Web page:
Document Type



Physics (HMC)

Publication Date

January 2004


A transparent artificial cornea derived from biological material is the ultimate goal of corneal research. Attempts at artificial corneal constructs produced from synthetic polymers have proved unsuccessful due to lack of biocompatibility and ability to integrate into the tissue. We have designed a corneal model derived from collagenous biological materials that has several advantages: it has low antigenicity and therefore small chance of eliciting an immune reaction, it can be broken down by the body’s own cells and gradually replaced over time by natural materials, and it may contain signaling information for native cells, thereby inducing normal phenotype and behavior. In addition, a transparent corneal model has the potential to be used for testing of novel ophthalmic drugs or gene therapy approaches, eliminating the need for animal testing. We have used an optical coherence microscope (OCM) to evaluate both the structure of our tissue constructs over time in culture and the optical properties of the tissue itself. This imaging technique promises to be an important diagnostic tool in our efforts to understand the influence of mechanical forces, cell phenotype, and soluble factors on the transparency of corneal tissue. From the 26th Annual International Conference of the IEEE-Engineering-in-Medicine-and-Biology-Society [September 01-05, 2004, San Francisco, CA] IEEE Engn Med & Biol Soc, Whitaker Fdn, Cyberonics, NIH, NIBIB, NIDOCD, NINDS ISBN: 0-7803-8439-3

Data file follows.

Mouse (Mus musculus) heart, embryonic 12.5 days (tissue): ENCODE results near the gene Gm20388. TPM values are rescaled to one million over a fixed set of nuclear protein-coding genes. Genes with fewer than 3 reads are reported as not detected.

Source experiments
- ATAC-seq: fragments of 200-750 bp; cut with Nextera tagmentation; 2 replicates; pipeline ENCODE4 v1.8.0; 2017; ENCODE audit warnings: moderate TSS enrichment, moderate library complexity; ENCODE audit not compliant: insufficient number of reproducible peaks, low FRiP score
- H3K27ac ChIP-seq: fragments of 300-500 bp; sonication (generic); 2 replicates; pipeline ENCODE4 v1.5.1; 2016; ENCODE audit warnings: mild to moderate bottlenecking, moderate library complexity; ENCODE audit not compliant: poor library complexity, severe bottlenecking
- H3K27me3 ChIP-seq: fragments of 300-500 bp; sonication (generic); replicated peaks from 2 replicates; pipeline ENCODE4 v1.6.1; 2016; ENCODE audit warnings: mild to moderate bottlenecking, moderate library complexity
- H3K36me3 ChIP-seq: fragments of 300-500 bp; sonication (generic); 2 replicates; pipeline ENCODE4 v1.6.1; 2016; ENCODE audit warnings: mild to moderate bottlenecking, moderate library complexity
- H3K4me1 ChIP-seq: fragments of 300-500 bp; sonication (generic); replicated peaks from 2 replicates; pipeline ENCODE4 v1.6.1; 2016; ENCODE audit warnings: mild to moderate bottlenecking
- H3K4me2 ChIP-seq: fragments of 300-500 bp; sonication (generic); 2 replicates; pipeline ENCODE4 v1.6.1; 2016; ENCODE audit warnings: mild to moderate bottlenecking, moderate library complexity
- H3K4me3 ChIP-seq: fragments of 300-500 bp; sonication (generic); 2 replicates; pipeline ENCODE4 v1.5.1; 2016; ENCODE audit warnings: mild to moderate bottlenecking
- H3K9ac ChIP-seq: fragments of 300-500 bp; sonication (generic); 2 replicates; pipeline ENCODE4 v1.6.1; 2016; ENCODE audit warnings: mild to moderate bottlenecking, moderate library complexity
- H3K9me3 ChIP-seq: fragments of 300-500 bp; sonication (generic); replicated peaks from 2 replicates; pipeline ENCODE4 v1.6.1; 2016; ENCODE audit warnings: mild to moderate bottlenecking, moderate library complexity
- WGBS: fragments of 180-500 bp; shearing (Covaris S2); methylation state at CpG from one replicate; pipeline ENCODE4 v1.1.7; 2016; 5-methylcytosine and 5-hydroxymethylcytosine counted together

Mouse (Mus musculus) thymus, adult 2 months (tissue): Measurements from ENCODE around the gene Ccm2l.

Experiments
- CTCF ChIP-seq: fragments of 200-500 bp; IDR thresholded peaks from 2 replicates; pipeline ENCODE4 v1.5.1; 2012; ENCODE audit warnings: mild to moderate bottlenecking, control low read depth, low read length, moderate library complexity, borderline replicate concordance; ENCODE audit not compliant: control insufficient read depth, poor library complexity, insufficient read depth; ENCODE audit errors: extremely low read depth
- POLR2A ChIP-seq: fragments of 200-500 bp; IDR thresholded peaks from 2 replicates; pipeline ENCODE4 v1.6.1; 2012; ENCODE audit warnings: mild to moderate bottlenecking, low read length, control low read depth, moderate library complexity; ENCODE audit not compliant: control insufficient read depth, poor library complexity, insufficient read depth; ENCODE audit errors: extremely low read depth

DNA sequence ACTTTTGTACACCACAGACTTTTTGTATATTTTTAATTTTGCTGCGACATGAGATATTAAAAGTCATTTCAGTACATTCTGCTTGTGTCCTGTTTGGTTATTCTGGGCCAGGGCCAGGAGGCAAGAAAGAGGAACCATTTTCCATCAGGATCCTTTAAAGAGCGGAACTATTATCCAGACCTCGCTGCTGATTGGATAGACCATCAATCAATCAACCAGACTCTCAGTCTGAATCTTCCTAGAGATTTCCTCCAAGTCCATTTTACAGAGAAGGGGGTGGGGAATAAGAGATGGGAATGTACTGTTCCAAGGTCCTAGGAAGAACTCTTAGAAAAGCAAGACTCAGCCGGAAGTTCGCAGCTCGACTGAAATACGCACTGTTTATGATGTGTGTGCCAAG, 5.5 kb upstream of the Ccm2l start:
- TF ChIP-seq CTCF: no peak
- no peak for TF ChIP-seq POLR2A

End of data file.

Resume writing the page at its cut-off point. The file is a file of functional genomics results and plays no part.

Previously linked to as:,354

Rights Information

© 2004 Elizabeth J.; Haskell, Richard C.; Petersen, Daniel C. Orwin

Terms of Use & License Information

Terms of Use for work posted in Scholarship@Claremont.